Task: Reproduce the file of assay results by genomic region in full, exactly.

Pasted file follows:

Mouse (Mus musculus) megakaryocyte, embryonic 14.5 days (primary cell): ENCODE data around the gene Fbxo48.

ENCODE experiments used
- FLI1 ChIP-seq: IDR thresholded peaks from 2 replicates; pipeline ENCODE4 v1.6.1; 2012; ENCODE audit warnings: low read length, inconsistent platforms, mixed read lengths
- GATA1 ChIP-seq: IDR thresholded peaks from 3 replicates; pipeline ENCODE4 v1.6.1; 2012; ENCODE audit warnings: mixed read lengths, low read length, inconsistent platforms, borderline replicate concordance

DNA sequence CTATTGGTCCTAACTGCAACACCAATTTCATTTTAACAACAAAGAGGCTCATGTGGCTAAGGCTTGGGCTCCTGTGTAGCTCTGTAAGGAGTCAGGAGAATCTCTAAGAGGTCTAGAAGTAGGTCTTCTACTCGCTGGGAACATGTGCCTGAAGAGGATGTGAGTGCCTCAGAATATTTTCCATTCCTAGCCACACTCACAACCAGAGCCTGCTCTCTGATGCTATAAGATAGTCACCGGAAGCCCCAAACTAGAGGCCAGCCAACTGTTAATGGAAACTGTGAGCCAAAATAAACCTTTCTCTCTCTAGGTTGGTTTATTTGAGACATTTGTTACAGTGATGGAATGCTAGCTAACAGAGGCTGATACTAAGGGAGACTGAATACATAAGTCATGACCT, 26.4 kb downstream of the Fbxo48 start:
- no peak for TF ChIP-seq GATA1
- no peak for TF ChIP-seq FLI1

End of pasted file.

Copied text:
Mouse (Mus musculus) megakaryocyte, embryonic 14.5 days (primary cell): ENCODE data around the gene Fbxo48.

ENCODE experiments used
- FLI1 ChIP-seq: IDR thresholded peaks from 2 replicates; pipeline ENCODE4 v1.6.1; 2012; ENCODE audit warnings: low read length, inconsistent platforms, mixed read lengths
- GATA1 ChIP-seq: IDR thresholded peaks from 3 replicates; pipeline ENCODE4 v1.6.1; 2012; ENCODE audit warnings: mixed read lengths, low read length, inconsistent platforms, borderline replicate concordance

DNA sequence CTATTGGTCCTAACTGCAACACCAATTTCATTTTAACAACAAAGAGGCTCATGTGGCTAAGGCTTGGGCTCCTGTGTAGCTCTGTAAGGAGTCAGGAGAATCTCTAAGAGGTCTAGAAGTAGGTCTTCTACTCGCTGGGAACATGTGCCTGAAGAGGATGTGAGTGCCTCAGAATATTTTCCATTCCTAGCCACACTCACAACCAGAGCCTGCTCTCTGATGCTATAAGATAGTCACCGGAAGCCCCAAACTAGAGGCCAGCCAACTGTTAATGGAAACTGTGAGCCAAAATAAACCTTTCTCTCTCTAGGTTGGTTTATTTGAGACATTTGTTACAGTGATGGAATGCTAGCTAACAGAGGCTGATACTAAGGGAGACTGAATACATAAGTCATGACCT, 26.4 kb downstream of the Fbxo48 start:
- no peak for TF ChIP-seq GATA1
- no peak for TF ChIP-seq FLI1